Al-Qaeda’s leader Osama bin Laden died at the hand of a U.S. Navy SEAL team in a compound in a wealthy, militarized suburb of the Pakistani capital. Bin Laden’s death is a symbolic blow to the terrorist organization and was met with elation in the United States, though the details surrounding the strike operation are painting a less than flattering picture of the White House.
Others can (and will) debate whether or not President Obama’s 16-hour delay in launching the strike or his vacillating on releasing photographic evidence of bin Laden’s death are mistakes, but far more interesting is explaining the “fog of war” that accounts for the varied and changing stories of precisely how Osama bin Laden was killed.
Early reports read that when operators of Seal Team 6 burst into bin Laden’s room, he was holding a weapon, and using one of his wives as a human shield. Variants of the story (and there are several) differed on whether or not he fired his weapon, and reports differed on the number of times bin Laden was shot (2-3) and the precise locations of his wounds (head, chest, or both). The most recent iteration of the story is that bin Laden was unarmed but resisting, that he was shot twice (one shot each to the head and chest), and that his wife wasn’t killed but shot in the leg as she rushed operators entering the room.
The Obama administration has come under considerable criticism from a frustrated media and public that wants a simple, unambiguous description of events inside the upscale mansion — but they do not deserve all the blame. There are recognized physiological reasons why the 79 operators that were part of this mission cannot give an accurate, immediate account of the conflict.
Bruce Siddle is managing partner of the Human Factors Research Group (HFRG), a researched-based use-of-force consultancy that helps law enforcement and military clients understand the physiological effects of combat. Siddle is also a recognized close quarters combat (CQB) expert, and has provided training for elite military units — quite possibly those that killed bin Laden. He is also the author of Sharpening the Warrior’s Edge: The Psychology & Science of Training and several other books (full disclosure: I am currently co-authoring a pair of books with Siddle based upon his combat human factors research).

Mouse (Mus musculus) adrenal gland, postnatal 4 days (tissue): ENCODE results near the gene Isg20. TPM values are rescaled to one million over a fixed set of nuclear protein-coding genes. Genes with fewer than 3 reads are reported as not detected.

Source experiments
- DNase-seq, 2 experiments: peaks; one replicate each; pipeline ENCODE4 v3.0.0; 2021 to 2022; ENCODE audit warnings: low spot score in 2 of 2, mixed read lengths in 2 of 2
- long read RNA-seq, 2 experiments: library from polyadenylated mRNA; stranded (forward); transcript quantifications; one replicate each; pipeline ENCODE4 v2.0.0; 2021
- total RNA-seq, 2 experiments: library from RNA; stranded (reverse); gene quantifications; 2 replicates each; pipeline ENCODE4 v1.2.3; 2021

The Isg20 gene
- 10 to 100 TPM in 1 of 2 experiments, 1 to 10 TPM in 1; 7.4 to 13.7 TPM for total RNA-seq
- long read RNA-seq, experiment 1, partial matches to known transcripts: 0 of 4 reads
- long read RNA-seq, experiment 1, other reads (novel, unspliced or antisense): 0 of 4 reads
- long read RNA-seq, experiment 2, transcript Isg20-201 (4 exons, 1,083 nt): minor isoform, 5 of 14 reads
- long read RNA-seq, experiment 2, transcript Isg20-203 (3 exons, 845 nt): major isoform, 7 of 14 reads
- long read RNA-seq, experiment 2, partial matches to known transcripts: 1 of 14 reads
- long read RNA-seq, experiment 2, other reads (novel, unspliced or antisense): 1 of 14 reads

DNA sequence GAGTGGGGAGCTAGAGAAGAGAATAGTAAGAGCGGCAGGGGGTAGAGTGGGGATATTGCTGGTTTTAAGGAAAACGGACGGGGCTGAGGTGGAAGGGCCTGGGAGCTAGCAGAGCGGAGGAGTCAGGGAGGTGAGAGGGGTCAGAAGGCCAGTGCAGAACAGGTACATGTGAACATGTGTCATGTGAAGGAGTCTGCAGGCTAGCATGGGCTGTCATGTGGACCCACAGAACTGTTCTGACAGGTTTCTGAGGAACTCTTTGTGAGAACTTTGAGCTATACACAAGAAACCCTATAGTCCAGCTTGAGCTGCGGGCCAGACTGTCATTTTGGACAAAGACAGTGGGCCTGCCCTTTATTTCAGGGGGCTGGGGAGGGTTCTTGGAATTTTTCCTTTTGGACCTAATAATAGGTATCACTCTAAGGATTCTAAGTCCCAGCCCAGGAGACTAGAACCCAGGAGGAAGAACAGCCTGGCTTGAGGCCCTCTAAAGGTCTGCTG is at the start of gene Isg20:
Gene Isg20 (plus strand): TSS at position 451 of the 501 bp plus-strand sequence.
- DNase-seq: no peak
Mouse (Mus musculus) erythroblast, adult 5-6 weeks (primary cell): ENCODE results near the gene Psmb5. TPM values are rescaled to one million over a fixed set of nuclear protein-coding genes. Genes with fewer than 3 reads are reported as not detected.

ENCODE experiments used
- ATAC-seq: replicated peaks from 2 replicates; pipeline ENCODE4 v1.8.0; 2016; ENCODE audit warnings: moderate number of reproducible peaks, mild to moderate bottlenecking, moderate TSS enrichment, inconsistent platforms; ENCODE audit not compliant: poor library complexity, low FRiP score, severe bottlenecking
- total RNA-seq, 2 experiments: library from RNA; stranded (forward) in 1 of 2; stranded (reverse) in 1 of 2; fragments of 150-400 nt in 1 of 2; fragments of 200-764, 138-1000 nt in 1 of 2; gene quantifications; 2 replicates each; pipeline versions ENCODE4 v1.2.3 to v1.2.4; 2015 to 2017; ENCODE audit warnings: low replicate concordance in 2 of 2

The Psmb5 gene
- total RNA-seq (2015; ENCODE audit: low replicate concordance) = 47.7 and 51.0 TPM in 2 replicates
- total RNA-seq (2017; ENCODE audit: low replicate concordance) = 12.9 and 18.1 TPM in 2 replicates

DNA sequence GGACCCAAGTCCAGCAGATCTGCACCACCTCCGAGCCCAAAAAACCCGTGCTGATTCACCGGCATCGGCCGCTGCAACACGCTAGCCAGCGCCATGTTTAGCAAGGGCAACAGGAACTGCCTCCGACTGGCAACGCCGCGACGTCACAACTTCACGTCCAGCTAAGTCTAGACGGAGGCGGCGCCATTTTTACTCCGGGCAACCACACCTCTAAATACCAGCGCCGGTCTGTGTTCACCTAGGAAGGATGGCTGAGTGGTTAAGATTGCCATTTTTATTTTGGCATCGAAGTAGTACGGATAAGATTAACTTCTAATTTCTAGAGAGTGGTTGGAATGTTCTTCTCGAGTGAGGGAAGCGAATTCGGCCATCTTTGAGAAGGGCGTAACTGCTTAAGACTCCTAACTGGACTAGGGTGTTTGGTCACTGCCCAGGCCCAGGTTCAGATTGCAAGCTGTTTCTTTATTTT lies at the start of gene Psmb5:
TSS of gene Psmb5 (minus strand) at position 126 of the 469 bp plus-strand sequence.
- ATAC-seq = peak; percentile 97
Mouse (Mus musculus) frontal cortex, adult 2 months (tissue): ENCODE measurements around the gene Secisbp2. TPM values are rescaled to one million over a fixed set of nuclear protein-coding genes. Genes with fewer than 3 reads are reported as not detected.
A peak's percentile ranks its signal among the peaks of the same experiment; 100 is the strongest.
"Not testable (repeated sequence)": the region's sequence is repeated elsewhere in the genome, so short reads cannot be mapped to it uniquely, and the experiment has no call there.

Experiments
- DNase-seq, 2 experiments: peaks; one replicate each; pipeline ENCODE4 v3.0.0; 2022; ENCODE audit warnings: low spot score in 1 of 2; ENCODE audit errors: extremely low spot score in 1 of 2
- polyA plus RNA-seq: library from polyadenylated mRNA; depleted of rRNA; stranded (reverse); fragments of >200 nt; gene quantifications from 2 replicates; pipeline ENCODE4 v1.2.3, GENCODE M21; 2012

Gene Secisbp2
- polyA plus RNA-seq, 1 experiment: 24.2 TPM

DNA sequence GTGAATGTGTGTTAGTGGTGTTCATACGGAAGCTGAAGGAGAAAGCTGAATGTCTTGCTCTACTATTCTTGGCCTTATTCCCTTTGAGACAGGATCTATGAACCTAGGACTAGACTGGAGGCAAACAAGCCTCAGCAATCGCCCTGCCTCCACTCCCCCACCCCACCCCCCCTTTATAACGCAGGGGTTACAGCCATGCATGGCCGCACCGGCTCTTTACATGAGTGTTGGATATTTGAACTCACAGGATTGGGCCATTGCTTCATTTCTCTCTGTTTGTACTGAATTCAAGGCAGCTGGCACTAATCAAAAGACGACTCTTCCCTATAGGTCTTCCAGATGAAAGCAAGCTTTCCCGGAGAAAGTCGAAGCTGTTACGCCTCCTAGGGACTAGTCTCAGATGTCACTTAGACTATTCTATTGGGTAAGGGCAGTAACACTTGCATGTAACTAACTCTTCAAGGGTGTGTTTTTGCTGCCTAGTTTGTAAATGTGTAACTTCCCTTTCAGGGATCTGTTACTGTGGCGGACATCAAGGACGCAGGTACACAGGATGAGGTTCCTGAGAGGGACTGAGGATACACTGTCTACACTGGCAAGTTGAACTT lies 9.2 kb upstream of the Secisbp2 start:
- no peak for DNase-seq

A key factor of how the body functions in high-stress environments is the sympathetic nervous system’s marshalling of the body’s resources — particularly an array of hormones that are dumped into the bloodstream during combat and which persist for hours and sometimes days afterward. Among the two most important hormones are adrenaline, which makes us faster, stronger, and quicker, and cortisol, which aids in increasing blood sugar and the metabolism of fat, proteins, and carbohydrates. Together, this hormone cocktail creates our “fight or flight” response.
Among the many effects of the fight or flight response are a narrowing of visual perception, altered motor skill performance, and cognitive effects — including a profound impact on memory.
A destructive symptom that occurs as the result of SNS activation is “critical incident amnesia.” This is defined as “a form of temporary amnesia subsequent to a SNS mass discharge, which includes the release of the stress hormone cortisol.”
This temporary amnesia will affect both the operator’s memory and his ability to compose an accurate after-action report in debriefing if it takes place immediately after combat. Because this form of amnesia is temporary, considerations should be made as to the timetable necessary to recover the memory, including the effects that sleep has on this process.
Before the first sleep period, a person will only be able to recall general characteristics of the incident. After the first sleep period, a person’s ability to remember will increase by 50% to 90%. A person’s ability to remember completely will not occur until after the second sleep period. The most complete recovery of memory will occur after the second sleep period.
This timetable should be taken into consideration when considering the accuracy of after-action reports, and accounts for new and changing details, especially since these reports have to be discerned between 79 individual debriefings.
Law enforcement administrators and military debriefing officers are trained to to take these physiological realities into account, but these factors don’t often matter to a media business where the focus is on speed of information delivery, and not precision accuracy.
There are many things that the Obama administration and the president as an individual can be faulted for in relation to the events and decisions surrounding Osama bin Laden’s death, but the fog of war surrounding our warriors’ perceptions of events cannot be one of them.